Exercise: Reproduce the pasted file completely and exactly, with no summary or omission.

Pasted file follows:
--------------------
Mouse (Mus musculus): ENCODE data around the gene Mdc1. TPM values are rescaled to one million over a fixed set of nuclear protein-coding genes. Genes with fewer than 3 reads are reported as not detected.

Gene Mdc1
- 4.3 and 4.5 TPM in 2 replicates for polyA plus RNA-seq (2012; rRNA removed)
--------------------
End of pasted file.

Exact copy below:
Mouse (Mus musculus): ENCODE data around the gene Mdc1. TPM values are rescaled to one million over a fixed set of nuclear protein-coding genes. Genes with fewer than 3 reads are reported as not detected.

Gene Mdc1
- 4.3 and 4.5 TPM in 2 replicates for polyA plus RNA-seq (2012; rRNA removed)